It’s heartfelt and powerful, and as I walk back into the hotel I feel as if I’ve been meditating
Catharine Nicol asks if Luang Prabang is the most zen town in Asia
Once you’ve discovered Luang Prabang, it will become your secret, soulful bolthole. Set on the Mekong, it is a sleepy town of temples and their resident monks, crisscrossed with quiet roads flanked by cafés, boutiques and bougainvillea… and more temples. If you’re looking for somewhere to tune out, this is the place.
Luang Prabang runs on temple time, slow and yawningly early. Which is how come it’s 5.45am and I’m walking through the gloaming away from my comfy bed. My hotel, the gorgeous, glamorous Amantaka, has invited me to take part in alms giving to the monks and novices from the nearby temples. Set up by the side of the road just outside their gates I find cushions on the pavement and bamboo pots warm with just-cooked sticky rice.
Far from a tourist gimmick, there are rules to this revered and daily Buddhist ritual. When the monks walk past, I must keep my gaze lowered in respect, and pick a small ball of sticky rice to drop, thoughtfully, into their bowl.
We don’t have to wait long before we spot a single file line of monks walking towards us through the early-morning light. I lower my eyes and watch a procession of bare feet pause in front of me as I drop my rice into each bowl, giving thanks for the opportunity and feeling compassion for each monk.
Around a dozen monks from each of four or five different temples collect our alms before we give our remaining rice to the animal spirits by placing a small amount on the pair of pillars at the entrance to the hotel. And finally, we take water and pour it on the trunks of one of the hotel’s trees to remember our ancestors. It’s heartfelt and powerful, and as I walk back into the hotel I feel as if I’ve been meditating. My spirit feels light, my heart full. It’s a great way to start a day in this gentle town.
With such a slow pace of life, I feel I have time to play with in Luang Prabang and trying a traditional Laos massage features high on my agenda. There are a number of spas in town, from luxury hotel sanctuaries to sweet little day spas.
Up the hill is the Belmond La Residence Phou Vao hotel, with its dark wood, whirring ceiling fans and lofty views. Its Mekong Spa is beautifully arranged around a lotus pool, and I am keen to try a traditional Lao massage, which is somewhat similar to Thai, but the pace and pressure is gentle and there’s less stretching. My infinitely kind and calm therapist performs an emotionally as well as physically soothing treatment, from the starting foot scrub to the very last touch. I leave incredibly grateful and content.
It was definitely a tie between this and the foot massage that I enjoyed at the new property Azerai earlier in the week. How amazing can a foot massage be? Very, it turns out. The communal room is divided into curtained spaces, each with a supremely comfortable chair that tips almost horizontal. Following the foot soak and cleanse, a hot pad was placed over my shoulders before the hour-long massage started. The gentle yet therapeutic, healing pressure danced over the foot and lower leg. I closed my eyes to better appreciate the pressure. And then I nodded off…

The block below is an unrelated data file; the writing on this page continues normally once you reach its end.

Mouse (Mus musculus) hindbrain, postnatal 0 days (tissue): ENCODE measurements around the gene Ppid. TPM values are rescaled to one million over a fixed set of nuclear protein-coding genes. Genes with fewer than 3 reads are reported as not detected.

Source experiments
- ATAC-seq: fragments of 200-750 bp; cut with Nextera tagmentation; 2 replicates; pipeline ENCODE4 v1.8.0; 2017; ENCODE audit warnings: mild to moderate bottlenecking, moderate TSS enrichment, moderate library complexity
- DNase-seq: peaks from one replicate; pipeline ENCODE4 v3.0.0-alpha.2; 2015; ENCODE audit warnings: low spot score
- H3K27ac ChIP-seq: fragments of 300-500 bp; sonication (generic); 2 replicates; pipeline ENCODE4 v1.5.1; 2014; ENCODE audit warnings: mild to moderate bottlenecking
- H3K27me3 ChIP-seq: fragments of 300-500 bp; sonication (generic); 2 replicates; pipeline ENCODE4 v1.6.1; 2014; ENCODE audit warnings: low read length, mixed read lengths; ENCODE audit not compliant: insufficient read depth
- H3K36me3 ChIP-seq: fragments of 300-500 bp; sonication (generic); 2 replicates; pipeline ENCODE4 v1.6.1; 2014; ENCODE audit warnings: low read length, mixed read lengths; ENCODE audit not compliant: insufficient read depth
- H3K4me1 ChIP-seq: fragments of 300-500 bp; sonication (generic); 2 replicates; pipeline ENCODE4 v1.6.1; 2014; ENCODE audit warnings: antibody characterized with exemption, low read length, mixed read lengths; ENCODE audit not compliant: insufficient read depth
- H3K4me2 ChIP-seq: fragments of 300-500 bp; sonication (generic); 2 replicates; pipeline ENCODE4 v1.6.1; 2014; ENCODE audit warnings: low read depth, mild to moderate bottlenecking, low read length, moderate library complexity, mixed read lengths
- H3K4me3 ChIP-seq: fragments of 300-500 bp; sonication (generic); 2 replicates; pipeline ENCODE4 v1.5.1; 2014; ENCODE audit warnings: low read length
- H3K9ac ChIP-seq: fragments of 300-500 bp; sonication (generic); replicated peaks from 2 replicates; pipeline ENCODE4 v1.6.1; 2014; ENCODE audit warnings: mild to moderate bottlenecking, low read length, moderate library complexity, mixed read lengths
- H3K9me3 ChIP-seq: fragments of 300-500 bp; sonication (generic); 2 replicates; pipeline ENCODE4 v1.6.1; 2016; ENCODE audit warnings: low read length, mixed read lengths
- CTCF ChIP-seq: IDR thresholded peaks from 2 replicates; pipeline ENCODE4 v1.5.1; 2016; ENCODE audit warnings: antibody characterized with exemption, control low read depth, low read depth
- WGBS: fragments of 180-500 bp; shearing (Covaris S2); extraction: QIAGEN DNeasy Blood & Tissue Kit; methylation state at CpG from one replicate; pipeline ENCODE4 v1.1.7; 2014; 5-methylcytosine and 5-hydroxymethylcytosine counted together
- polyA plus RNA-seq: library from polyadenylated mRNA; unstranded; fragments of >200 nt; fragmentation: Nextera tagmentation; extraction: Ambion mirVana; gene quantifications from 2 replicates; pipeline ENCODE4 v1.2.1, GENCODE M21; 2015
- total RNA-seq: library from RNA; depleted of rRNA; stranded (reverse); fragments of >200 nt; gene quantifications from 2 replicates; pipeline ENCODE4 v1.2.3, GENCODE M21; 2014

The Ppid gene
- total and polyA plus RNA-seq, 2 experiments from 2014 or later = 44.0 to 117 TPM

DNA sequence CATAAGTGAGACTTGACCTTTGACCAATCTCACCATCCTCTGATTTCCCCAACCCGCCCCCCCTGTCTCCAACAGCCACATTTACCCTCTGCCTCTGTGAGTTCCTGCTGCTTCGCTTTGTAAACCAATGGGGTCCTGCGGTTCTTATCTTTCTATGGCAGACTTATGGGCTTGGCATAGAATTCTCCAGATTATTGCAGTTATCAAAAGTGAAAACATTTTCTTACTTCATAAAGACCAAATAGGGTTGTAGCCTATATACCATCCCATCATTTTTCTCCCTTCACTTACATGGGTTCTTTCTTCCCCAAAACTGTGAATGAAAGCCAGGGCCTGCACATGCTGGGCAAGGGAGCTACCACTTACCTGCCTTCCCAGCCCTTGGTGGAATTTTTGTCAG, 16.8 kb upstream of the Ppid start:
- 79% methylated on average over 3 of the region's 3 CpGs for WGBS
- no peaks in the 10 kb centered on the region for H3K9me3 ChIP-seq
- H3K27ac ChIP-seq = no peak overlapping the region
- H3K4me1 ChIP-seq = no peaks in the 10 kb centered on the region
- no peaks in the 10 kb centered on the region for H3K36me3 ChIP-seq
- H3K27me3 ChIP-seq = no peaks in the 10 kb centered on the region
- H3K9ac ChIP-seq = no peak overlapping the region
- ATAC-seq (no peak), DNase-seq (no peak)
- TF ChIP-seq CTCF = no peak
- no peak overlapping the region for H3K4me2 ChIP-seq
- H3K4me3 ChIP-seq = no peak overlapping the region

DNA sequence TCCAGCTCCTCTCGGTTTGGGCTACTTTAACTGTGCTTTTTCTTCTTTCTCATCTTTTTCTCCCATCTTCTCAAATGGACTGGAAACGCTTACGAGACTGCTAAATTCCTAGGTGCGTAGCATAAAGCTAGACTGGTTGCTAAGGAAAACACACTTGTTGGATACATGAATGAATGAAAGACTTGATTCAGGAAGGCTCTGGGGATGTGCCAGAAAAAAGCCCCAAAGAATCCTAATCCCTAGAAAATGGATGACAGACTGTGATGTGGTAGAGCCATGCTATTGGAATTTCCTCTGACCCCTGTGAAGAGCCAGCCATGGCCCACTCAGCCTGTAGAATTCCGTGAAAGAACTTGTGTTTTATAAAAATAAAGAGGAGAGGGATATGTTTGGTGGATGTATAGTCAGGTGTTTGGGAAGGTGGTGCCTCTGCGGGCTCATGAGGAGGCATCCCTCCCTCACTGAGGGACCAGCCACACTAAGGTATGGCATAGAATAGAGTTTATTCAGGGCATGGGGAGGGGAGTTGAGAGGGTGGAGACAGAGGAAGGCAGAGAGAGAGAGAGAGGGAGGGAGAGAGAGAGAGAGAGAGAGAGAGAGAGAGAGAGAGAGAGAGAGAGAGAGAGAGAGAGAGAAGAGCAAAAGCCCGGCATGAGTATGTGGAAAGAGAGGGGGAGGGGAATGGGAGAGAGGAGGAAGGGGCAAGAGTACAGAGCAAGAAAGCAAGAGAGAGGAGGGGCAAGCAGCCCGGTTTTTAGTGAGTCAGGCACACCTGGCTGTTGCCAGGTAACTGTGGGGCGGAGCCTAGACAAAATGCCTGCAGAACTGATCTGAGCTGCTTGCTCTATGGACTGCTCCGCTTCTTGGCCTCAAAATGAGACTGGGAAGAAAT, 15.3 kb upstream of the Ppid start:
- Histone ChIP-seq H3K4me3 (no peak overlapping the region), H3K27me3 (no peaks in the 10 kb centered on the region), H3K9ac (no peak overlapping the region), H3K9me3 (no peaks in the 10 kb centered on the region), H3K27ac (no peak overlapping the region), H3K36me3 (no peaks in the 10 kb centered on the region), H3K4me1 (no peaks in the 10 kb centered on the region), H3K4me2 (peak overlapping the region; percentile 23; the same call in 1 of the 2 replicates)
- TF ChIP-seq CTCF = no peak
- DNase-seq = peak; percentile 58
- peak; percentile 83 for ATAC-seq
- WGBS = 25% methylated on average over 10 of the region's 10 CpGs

Now, as the sun rose in the sky, I decided to dive into the cool of Luang Prabang’s tempting coffee shop scene. On the main street there’s Jomo’s high ceilings, old paintwork and tempting cakes, as well as Dexter’s modern black and white tiles and décor, and the best café mocha in town, but today I decided to stop at Le Banneton, a local institution revered for its crunchy, flaky, buttery croissants.
In the evening I decided to visit Sakkaline Road, which becomes the market of textiles, parasols, bags, t-shirts and antiques. As the sun sets, shop after shop unearths a journey of creative indigo and batik, antiques and handicrafts. I stopped by the Blue House, which is a wardrobe of stunning silk clothes and jewelery, then I viewed Lao’s famous weaving techniques at Le Pavilion de Jade and Ock Pop Tok, before finishing my exploration by dipping into the Buddhist Archives at Wat Souvannakhili. It’s filled with the black and white works of German photographer Hans Georg Berger, who has made Luang Prabang and its surrounds his home and his muse.
But if I thought the town was relaxing, I was practically comatosed when I took a ride along the Mekong River the next day. I climbed aboard one of the signature longboats that putt-putting upstream to tour the recently launched Pha Tad Ke Botanical Gardens. A labour of love, this beautiful nursery of trees, flora and herbs is 15 minutes’ boat ride and a world away from town. I wandered from one herb or bloom to another, reading up about medicinal properties, marvelling at the dragon-shaped orchids and loving the tunnel of bamboo. The only time I stopped was at the café overlooking a lotus pond where I quenched my thirst with a local tea and perused the Laotian snacks.
My time in Laos had almost come to an end, but I was told that I couldn’t leave without witnessing one of the city’s most charming experiences, some soul-stirring Buddhist chanting. In the morning the monks come to you, but in the evening you go to them. I arranged to sit in at Phon Heuang arriving at 5.30pm. Without preamble, novices started taking their seats on the floor of the wat, chatting and fidgeting like school kids until the more senior monks arrived. As the chanting started its deep, resonant sound, comfortingly repetitive, my eyes closed, my mind followed the ebb and flow and my spirit relaxed. It was balm to my soul, and I couldn’t have wished for a more fitting goodbye to this extraordinary place.